#1
No use beating around the bush, will use A Harmonic Minor for example:

1. How do you go about chord progressions in HMin with all those augmented and diminished beasts.

2. How to play in a classical context? What traits methods etc were used

3. Bit of a noob moment, but I use a lot of 7ths in my composing and because the dim/aug vii was annoying me I came up with this:



e|---------4---------
B|---------5---------
G|---------4---------
D|---------6---------
A|---------7---------
E|---------4---------



Yes I'm aware that it is an E major of some sort, but is there a way to force it into sounding like G# lol?
lol guitar
#2
Major V chords are used most of the time in a minor key due to the harmonic minor. So E major in A minor.
#3
I'm not very knowledgeable on this topic, but I can suggest two videos for you to check out:

This one probably will be mostly review for you, but towards the end he has a good suggestion for using it:
http://www.youtube.com/watch?v=-YDReqX5FVk

This one is another one, and he goes into the chords formed from the scale:
http://www.youtube.com/watch?v=X58x9FB4mtw

Sorry I can't help anymore.
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#4
Harmonic minor isn't really used for chord progressions. It's generally used for chord substitution, the V of a minor key in particular.
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#5
Harmonic minor is used interchangeably with the natural minor scale to give it a leading tone. This is mostly seen in minor songs by making the v chord Major (or extending it, it makes it a Dominant 7th) which has a much stronger pull to the tonic of the piece rather then the minor v. It is not limited to the Major V though. I have seen people use other chords from the harmonic minor, such as the natural diminished 7th (minor7b5). All in all, its mainly for giving the minor key a stronger pull back to the tonic.
Try this, play Amin->Dmin->Emin7->Amin

And then play Amin->Dmin->Emaj (or E7) and hear the difference in the pull to A minor.
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#6
Pretty much what Zinnie said. Harmonic Minor was created because many composers felt that the v-i pull wasn't strong enough in a minor key, so by using a major V chord in a minor key, you have a raised seventh in the key, in your case of A Hmin, it's a G#. If you try to play over an E major chord with an A Minor, the G and G# clash, so that's how Hmin came about. You can also use a half-whole tone scale over the major chord too, starting on the raised seventh in your key. Typically, you see a lot of this in spanish music. I can't really give you an example in classical context, but I do have a video of me improving over A Harmonic Minor if you want to see, I'll send a PM with the link.
#7
1) through practice. if you understand augmented and diminished chords, and you can hear them, you'll know where they want to go -- and, more importantly, when to use them in a composition.

2) that's...a really vague question. it's like asking how music was composed in a minor key. my suggestion to you is analyze some classical pieces in minor keys. listen to them, see if you can't identify a thing or two. if you can read music, get the scores and follow along. that's a particularly efficient method, because you see the notes.

3) in context, possibly - it could be seen as a G#m6. it depends on the rest of the progression.
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#8
Thanks for the fast response.
Basically I've always seen the harmonic minor (and it's modes) to be of a different family to the Major family (Ionian Aeolian etc), most people say they sound exotic hence their use in latin jazz spanish etc.

My problem is that not many of the same rules apply to this 'family' because of the odd harmonization. And I get even more confused when I see a video like the second one rockingamer2 posted ( http://www.youtube.com/watch?v=X58x9FB4mtw ) because he uses chords outside of the scale (like a maj7#5 for the iii).

I'm trying to use these (A HMin)

1 Aminor, Asus4, Asus2
2 Bdim, Bdim7
3 Caug
4 Dmin, Dmin7, Ddim, Ddim7, Dsus2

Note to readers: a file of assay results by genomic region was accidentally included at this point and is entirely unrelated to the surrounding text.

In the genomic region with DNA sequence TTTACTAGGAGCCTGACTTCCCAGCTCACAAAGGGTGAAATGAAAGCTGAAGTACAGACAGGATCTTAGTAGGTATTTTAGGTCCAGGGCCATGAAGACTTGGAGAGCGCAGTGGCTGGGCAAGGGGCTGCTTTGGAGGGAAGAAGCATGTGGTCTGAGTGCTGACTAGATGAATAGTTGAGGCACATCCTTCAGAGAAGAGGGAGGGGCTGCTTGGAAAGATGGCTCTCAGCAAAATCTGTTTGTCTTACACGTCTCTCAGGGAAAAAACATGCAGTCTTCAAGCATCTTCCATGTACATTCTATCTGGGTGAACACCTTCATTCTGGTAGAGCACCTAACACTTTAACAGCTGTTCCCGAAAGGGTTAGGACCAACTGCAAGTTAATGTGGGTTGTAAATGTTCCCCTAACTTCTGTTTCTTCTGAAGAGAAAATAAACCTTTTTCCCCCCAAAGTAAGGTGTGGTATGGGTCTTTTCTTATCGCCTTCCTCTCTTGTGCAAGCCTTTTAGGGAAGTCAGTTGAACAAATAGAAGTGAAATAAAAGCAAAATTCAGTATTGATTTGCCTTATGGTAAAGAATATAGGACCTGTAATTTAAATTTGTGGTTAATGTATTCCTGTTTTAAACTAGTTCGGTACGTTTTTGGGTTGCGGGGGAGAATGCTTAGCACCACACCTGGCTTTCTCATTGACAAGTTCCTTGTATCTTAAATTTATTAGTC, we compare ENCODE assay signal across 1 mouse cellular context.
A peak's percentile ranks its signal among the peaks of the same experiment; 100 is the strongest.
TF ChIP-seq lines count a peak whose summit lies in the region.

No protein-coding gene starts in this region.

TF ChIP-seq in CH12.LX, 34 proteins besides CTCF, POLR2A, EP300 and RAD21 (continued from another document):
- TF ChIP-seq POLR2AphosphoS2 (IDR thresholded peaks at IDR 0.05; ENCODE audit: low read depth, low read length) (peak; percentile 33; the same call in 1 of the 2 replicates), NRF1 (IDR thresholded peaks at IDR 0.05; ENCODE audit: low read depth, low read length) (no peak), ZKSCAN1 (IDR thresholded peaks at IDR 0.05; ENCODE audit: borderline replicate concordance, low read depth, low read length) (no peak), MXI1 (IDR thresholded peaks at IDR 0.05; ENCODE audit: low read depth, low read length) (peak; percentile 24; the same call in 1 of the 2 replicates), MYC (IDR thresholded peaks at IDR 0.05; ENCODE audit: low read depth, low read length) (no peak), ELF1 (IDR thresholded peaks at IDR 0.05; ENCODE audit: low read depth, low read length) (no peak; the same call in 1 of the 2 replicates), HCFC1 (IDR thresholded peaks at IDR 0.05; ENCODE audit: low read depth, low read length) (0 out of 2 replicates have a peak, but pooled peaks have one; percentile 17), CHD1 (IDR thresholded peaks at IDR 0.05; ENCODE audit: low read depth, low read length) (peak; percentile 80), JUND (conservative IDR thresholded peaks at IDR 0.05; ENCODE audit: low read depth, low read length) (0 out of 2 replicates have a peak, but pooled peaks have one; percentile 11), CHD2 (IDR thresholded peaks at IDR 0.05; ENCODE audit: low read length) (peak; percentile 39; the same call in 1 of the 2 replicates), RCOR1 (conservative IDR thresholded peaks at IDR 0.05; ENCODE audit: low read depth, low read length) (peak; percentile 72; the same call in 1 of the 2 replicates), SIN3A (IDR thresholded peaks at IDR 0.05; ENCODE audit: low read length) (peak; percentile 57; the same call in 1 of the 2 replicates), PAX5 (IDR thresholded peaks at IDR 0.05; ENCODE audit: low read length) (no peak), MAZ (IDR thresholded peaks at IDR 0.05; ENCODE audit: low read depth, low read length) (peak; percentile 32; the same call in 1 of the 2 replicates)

5 Emaj, E7, Eaug, Esus4
6 Fmaj, Fmaj7, Fmin, Fdim, Fdim7
7 G#dim, G#dim7, G#aug

What are some Classical pieces in Harmonic Minor I should study/listen to?

EDIT: oops, I'm a douche, Maj7#5 is in key and I meant modes of Major.
lol guitar
Last edited by Serpentarius at Jun 23, 2010,
#9
Quote by Serpentarius
What are some Classical pieces in Harmonic Minor I should study/listen to?


Almost anything in classical music that is in minor utilizes the Harmonic Minor scale. However, its mainly used for the major V, like we've said. I can't think of a piece that uses harmonic minor completely *using the chords harmonized from the harmonic minor scale*
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#10
Quote by DaddyTwoFoot
Harmonic minor isn't really used for chord progressions. It's generally used for chord substitution, the V of a minor key in particular.


Harmonic minor and both forms of the melodic are used alot for chord progressions.

Quote by Zinnie
Almost anything in classical music that is in minor utilizes the Harmonic Minor scale. However, its mainly used for the major V, like we've said. I can't think of a piece that uses harmonic minor completely *using the chords harmonized from the harmonic minor scale*



Harmonic minor is also the basis for minor key analysis.

In harmonic minor you have the major chord V, and the diminished 7th on chord viio.

And in the melodic you have the minor chord ii, major chord IV, half diminished on #vio and diminished 7th again on viio.
Last edited by griffRG7321 at Jun 18, 2010,
#11
Quote by griffRG7321
And in the melodic you have the minor chord ii, major chord IV, half diminished on #vio and diminished 7th again on viio.


you have a half-diminished on viiº in melodic minor. it's strange - i think i made the opposite mistake recently. i'm pretty sure i posted that there was a viº7 and a viim7b5. wolflen caught it, and i corrected myself.

either way, they're both half-diminished.
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#15
Quote by Serpentarius
No use beating around the bush, will use A Harmonic Minor for example:

e|---------4---------
B|---------5---------
G|---------4---------
D|---------6---------
A|---------7---------
E|---------4---------


That's an E/G# (An E major chord with G as bass.) It can also be a G#m6.
ERROR 0x45: Signature not found
#16
Quote by Serpentarius
Thanks for the fast response.
Basically I've always seen the harmonic minor (and it's modes) to be of a different family to the Major family (Ionian Aeolian etc), most people say they sound exotic hence their use in latin jazz spanish etc.

My problem is that not many of the same rules apply to this 'family' because of the odd harmonization. And I get even more confused when I see a video like the second one rockingamer2 posted ( http://www.youtube.com/watch?v=X58x9FB4mtw ) because he uses chords outside of the scale (like a maj7#5 for the iii).